Dudley’s team noticed an unexpected high level of viral DNA from two human herpesviruses, HHV-6 and HHV-7. The viruses are common and cause rashes called roseola in young children (not the sexually transmitted disease caused by other strains.)
Some viruses have the ability to remain dormant in our nervous cells for decades by integrating their genomes into our own. The classic example is chickenpox: a childhood virus infection l looking and lurking quietly, returning years later as shingles, a rash eradication. Like it or not, almost all of us are chimeras with viral DNA that speckle our genomes.
But with the herpes virus alone, it does not spell inevitable brain failure. After all, up to 75% of us can have HHV-6. 
However, Dudley also noted that herpes seemed to interact with human genes known to increase Alzheimer’s risk. Perhaps, he says, there is a certain toxic combination of genetic and infectious influence that leads to the disease – a combination that rumors what some feel is the main contributor to the disease, an overactive immune system.
Alzheimer’s distinctive patology is the accumulation of a protein called amyloid in the brain. Many researchers have assumed that these aggregates or plaques are simply a byproduct of any other process at the core of the disease. Other scientists believe that the protein itself contributes to the state in some way.
The theory that amyloid is the basis for Alzheimer’s is to lose steam. But the protein can still contribute to the disease, even if it blows up as infectious.
The work of neuroscience Rudolph Tanzi  by Harvard indicates that there may be a bit of both. Together with colleague Robert Moir, Tanzi has shown that amyloid is lethal to viruses and bacteria in the test tube and also in mice. He now believes that the protein is part of our old immune system, which, as antibodies, frames up its activity to help remedy unwanted bugs.
Does that mean that the microbe is the cause of Alzheimer’s and Amyloid’s harmless reaction to it? According to Tanzi, it is not that easy.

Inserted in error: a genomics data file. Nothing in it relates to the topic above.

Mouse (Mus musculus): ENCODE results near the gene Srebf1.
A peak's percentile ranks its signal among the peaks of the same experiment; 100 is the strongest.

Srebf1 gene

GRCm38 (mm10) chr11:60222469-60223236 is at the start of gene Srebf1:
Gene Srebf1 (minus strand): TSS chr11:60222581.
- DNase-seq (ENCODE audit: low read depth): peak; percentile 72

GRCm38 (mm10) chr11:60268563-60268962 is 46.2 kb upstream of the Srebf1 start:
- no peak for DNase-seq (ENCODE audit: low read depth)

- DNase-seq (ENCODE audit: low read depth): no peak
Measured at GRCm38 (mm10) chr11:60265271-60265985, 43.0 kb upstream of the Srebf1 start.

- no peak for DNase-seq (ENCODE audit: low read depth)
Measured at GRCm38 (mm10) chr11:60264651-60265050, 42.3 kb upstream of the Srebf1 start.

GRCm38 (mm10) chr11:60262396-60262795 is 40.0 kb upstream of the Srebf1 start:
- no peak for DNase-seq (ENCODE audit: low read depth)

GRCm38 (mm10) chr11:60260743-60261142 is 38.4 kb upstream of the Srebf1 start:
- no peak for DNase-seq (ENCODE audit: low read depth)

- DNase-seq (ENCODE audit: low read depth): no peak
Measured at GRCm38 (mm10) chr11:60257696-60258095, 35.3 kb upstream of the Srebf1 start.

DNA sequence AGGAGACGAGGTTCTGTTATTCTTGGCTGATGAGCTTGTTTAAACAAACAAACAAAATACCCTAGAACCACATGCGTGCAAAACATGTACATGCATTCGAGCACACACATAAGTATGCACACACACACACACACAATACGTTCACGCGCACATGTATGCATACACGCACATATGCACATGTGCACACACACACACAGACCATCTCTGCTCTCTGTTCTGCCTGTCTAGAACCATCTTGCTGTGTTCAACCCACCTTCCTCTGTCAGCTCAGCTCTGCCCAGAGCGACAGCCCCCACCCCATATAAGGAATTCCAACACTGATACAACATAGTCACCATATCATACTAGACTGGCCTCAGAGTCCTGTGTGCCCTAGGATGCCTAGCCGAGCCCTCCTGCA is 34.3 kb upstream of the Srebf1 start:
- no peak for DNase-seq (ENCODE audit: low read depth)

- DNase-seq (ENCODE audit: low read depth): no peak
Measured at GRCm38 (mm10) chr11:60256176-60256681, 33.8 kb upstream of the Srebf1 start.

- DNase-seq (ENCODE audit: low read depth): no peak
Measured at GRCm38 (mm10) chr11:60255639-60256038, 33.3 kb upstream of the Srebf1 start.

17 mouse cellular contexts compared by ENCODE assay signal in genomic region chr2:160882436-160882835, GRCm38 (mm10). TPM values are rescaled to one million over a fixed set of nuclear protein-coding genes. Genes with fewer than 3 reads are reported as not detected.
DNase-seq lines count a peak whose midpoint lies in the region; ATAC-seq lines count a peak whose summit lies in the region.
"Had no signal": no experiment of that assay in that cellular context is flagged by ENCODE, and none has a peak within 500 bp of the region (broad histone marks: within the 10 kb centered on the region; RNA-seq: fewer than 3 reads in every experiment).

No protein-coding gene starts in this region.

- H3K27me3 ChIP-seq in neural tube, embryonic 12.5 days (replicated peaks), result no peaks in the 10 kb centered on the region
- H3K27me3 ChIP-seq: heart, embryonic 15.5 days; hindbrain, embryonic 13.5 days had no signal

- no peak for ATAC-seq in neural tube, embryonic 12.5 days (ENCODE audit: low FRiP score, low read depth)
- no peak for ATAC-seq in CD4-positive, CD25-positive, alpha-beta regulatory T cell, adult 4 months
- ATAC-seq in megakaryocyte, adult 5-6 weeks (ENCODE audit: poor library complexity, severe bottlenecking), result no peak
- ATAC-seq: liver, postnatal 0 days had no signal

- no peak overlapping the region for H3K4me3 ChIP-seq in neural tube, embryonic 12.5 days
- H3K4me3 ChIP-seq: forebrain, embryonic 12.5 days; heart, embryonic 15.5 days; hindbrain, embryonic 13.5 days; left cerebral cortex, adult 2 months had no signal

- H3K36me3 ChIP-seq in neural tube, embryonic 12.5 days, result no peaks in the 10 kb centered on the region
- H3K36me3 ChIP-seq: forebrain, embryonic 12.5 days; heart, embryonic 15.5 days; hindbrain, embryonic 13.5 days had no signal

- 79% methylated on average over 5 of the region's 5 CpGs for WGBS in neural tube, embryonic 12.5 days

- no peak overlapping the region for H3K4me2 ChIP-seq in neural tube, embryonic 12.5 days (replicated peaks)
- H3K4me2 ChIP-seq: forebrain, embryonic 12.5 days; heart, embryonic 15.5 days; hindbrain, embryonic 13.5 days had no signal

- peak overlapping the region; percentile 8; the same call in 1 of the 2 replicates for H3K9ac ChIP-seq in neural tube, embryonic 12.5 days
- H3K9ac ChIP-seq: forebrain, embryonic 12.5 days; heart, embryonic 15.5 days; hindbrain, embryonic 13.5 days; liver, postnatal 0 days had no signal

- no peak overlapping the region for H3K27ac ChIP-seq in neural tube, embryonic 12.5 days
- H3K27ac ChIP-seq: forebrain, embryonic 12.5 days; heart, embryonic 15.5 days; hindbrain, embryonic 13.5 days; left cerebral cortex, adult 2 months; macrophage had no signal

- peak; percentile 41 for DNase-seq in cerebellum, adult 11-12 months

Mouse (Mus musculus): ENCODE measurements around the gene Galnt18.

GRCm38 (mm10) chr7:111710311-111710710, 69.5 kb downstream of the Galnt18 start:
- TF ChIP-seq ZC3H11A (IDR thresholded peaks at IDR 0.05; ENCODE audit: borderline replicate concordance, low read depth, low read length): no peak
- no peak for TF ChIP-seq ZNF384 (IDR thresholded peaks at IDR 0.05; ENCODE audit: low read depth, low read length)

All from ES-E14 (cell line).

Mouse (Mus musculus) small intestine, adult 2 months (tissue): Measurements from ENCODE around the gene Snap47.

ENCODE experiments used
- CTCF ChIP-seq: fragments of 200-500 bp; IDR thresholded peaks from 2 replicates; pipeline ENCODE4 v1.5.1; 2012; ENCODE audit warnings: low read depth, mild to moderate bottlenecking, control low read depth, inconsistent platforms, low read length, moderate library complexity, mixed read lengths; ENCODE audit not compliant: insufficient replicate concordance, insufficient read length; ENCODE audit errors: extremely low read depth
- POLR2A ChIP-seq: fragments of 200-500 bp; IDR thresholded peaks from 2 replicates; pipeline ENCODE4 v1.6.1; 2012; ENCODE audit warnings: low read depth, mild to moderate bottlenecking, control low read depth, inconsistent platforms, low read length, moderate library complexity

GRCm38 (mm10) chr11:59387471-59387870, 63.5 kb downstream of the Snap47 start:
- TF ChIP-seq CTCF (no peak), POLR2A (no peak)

Tanzi believes that in many cases of Alzheimer’s, microbes are probably the original seed that resigns from a toxic tumor of molecular dominoes. Early in the disease process, amyloid protein builds up to fight infection, but too much of the protein begins to weaken the function of neurons in the brain. The excess amyloid then causes another protein, rope, to form stains, further damaging brain cells.
However, as Tanzi explains, the ultimate neurological insult is in the Alzheimer’s body’s response to this neurotoxic mess. All excess protein increases the immune system and causes inflammation – and this is the inflammation that is most harmful to Alzheimer’s affected brain.
What does this say about the future of treatment? Possibly a lot. Tanzi represents a day when people are screened, say 50 years old. “If their brains are riddled with too much amyloid,” he says, “we’re doing a bit of antiviral medication. It’s just like how you prescribe preventive drugs if your cholesterol is too high.”
Tanzi believes that microbes are just a possible seed for the complex pathology behind Alzheimer’s. Genetics can also play a role, as some genes produce a type of amyloid more prone to clumping. He also feels that environmental factors such as pollution can contribute.
Dr James Burke, professor of medicine and psychiatry at Duke University’s Alzheimer’s Disease Research Center, is not willing to abandon the amyloid theory, but agrees that it’s time for the field to move on. “There may be many ways to develop Alzheimer’s disease, and it would be brief to focus only on amyloid and rope,” he says. “One million dollar price is attention, but the reward for identifying a treatable goal of delaying or preventing Alzheimer’s disease is invaluable.”
Any treatment that interferes with the cascade that leads to amyloid, tau and inflammation can theoretically benefit a risk to the brain. The vast majority of Alzheimer’s treatment trials have failed, including many targeted amyloids. But it may be that the included patients were too far in their disease to harvest any therapeutic benefit.
If a microbial is responsible for all or some cases of Alzheimer’s, future treatments or preventive methods may prevent the development of toxin protein in the first place. Both Tanzi and Norins believe that Alzheimer’s vaccine against viruses like herpes may become commonplace one day. [July19659016] In July this year, the Infectious Diseases Society of America announced that it plans to offer two $ 50,000 contributions to support research into a microbial association with Alzheimer’s. According to Norins, this is the first confirmation of a leading infectious disease group as Alzheimer’s may be microbial in nature – or at least it’s worth exploring.
“The important thing is not the sum of money, which is a pittance compared to the $ 2 billion that NIH spends on amyloid and rope research,” says Norins, “but rather respectability and the more general status of scholarships to investigate the infectious possibility. Remember, when we thought that wounds were caused by stress? “
Wounds we know now are caused by a bacterium.
! This article originally appeared on Shots, NPR’s Health Blog.